“You have to be able to have some of these veteran players come in and want to play and want to get off the couch and play for a minimum deal, or close to a minimum deal, with incentives.”

Keim recalled the 2015 season when edge rusher Alex Okafor was injured in Week 5 at Detroit. The Cardinals were practicing at The Greenbrier resort in White Sulphur Springs, W.Va., because they had another road game the next week at Pittsburgh. They signed edge rusher Dwight Freeney, who hadn’t been with a team that year, and most important was that Freeney and then-head coach Bruce Arians had been together with the Colts.

“I’ll never forget him coming into The Greenbrier and signing him to a minimum deal, with maybe like $250,000 a sack,” keim said. “I think he had 11 sacks that year. So guys like that, that want to play, that are fierce competitors, just want to be part of a team; you have an opportunity. But there are guys obviously that it’s a monetary thing and maybe don’t feel great physically, so you have to vet the process.”

For the record, the minimum salary was $970,000, which prorated over the final 12 weeks, was a shade under $685,000. The sacks incentive was $200,000 for the first four and $100,000 for each one after that up to a maximum of 12. Freeney actually ended up with 8.0 sacks, so he earned an extra $600,000, and added five tackles for loss and three forced fumbles in just 256 snaps (23.3 per game) as the Cardinals were 13-3 that season.

That’s one reason why Freeney, who had 125.5 sacks in his career, is a nominee as a first-time eligible player for the Pro Football Hall of Fame class of 2023.

Don’t hesitate to comment or ask questions on Twitter @hbalzer721 or email me:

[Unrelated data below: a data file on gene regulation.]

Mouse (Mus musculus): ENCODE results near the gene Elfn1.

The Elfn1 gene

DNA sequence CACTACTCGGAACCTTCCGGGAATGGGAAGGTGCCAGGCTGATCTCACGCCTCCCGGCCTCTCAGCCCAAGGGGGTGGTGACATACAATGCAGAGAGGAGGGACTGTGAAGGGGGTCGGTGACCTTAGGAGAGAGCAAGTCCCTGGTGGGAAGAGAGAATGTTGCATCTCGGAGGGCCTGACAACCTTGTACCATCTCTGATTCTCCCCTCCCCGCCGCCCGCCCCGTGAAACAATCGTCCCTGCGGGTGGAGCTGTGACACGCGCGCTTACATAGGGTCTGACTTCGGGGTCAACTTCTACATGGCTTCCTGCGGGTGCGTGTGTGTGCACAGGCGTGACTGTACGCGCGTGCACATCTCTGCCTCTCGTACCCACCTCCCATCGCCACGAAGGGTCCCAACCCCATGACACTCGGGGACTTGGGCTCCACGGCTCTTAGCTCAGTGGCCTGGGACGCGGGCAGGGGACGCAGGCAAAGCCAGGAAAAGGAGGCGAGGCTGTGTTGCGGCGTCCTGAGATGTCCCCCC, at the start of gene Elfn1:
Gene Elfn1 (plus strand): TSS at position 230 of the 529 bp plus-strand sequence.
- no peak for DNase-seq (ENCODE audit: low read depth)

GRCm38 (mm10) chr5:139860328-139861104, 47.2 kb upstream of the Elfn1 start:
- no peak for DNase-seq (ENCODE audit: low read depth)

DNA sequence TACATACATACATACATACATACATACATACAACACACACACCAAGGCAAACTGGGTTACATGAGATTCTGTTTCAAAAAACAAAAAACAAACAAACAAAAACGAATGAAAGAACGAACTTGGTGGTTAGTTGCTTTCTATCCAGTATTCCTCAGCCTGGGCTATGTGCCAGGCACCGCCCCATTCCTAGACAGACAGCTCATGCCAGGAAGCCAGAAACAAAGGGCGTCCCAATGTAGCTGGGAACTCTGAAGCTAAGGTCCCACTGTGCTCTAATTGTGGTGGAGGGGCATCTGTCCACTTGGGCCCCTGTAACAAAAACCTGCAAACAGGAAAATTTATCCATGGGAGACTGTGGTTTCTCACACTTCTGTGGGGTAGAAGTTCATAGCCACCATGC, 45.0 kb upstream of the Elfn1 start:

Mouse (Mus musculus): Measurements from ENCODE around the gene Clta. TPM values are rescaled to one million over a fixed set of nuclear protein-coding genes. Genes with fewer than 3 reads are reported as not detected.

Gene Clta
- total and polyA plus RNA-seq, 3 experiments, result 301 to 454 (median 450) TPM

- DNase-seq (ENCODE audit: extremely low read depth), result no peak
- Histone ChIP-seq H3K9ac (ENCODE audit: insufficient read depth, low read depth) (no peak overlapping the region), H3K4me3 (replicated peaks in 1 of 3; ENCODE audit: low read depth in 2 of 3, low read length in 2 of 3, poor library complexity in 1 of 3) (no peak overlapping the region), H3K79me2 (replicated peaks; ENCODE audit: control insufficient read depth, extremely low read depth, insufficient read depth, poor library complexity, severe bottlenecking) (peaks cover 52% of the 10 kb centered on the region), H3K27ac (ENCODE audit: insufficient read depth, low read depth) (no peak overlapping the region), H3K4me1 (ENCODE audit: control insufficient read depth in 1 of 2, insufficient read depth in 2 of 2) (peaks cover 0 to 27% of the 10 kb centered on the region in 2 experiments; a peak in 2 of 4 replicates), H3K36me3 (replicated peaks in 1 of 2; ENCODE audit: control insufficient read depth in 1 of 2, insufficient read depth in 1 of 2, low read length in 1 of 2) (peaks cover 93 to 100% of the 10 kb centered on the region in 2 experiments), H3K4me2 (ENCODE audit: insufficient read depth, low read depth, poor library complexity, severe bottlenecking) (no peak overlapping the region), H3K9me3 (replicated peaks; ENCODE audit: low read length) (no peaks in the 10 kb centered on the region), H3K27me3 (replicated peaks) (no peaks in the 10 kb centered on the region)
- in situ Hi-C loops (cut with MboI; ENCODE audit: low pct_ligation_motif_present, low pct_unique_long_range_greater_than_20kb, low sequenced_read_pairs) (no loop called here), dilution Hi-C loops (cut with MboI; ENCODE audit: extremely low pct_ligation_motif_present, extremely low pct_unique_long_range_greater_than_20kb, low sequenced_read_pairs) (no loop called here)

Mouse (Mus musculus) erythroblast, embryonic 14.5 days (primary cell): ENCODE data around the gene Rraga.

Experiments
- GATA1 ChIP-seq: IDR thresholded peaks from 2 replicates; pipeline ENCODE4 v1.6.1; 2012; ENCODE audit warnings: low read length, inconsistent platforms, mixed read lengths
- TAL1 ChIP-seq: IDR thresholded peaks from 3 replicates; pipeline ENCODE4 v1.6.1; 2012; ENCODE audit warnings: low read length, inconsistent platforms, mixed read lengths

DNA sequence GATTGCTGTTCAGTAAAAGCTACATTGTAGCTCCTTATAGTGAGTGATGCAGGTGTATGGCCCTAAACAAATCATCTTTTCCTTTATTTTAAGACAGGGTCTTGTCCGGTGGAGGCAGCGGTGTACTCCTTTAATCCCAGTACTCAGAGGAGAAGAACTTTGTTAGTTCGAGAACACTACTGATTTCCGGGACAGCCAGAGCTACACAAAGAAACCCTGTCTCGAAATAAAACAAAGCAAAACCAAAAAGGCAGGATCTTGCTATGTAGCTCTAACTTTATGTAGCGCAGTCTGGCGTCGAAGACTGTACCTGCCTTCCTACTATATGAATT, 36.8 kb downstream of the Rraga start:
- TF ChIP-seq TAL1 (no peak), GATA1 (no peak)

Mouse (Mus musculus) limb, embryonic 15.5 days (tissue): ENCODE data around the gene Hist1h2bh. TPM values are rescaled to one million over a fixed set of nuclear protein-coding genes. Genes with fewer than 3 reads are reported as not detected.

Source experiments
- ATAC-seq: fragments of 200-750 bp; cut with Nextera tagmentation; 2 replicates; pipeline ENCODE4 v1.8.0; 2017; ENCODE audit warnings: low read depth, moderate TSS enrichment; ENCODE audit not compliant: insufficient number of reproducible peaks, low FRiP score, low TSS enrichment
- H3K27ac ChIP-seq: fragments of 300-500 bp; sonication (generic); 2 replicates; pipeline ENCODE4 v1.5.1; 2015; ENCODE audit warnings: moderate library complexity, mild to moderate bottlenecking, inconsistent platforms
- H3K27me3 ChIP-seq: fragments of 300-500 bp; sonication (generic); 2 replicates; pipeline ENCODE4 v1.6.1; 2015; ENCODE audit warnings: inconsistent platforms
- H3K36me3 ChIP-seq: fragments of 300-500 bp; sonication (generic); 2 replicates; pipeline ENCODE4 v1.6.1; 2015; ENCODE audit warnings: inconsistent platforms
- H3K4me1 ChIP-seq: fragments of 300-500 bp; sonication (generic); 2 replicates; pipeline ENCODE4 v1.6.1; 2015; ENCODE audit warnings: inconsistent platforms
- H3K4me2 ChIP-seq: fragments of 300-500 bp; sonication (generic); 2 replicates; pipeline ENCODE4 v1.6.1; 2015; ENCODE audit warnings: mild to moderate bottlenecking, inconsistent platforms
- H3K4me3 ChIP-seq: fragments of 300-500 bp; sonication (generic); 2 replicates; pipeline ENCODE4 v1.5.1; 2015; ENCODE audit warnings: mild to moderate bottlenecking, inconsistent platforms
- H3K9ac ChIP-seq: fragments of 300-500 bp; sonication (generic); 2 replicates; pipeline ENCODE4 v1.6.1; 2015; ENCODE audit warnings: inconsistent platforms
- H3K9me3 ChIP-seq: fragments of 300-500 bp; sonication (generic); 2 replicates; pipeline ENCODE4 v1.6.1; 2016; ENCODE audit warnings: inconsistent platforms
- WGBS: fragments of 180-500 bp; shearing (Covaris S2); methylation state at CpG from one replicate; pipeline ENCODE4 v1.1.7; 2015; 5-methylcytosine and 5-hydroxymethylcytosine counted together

Howard Balzer is in his 47th year covering professional football as a writer, editor and broadcaster and has covered 41 Super Bowls. His connection with pro football began in 1976 with College and Pro Football Newsweekly, and since then he has been a featured columnist for The Sporting News, Pro Football Weekly, USA Today Sports Weekly and The Sports Xchange. Balzer moved to St. Louis in 1978 to work for The Sporting News, where he became Pro Football Editor in 1979. He was an analyst on ESPN's initial broadcast of the NFL Draft in 1980 and continued in that role through 1988. He has won seven writing awards in the Professional Football Writers of America competition, won an Emmy for commentaries on KPLR-TV in St. Louis in 1986 and was nominated for an Emmy in 1988 and 1990. He was named the 2016 winner of the Bob Broeg Media Award presented by the St. Louis/Tom Lombardo Chapter of the National Football Foundation and College Hall of Fame. The award is for enthusiasm, integrity, professionalism and devotion to the game of football and is reserved for individuals whose contributions to football in the St. Louis area have made a significant difference. Balzer was an officer (secretary and secretary/treasurer) for the Professional Football Writers of America for 33 years and was inducted into the St. Louis Jewish Sports Hall of Fame in 2010. Balzer relocated to the Phoenix area in 2020 as the publisher of the FanNation AllCardinals site and is now the Cardinals reporter for PHNX. He is entering his 19th year as one of 49 voting members on the Pro Football Hall of Fame selection committee and is also on the Hall's Seniors Committee. He is the co-host of the weekly Pro Football Hall of Fame radio show on SiriusXM NFL Radio and is a part-time host at ArizonaSports 98.7 FM.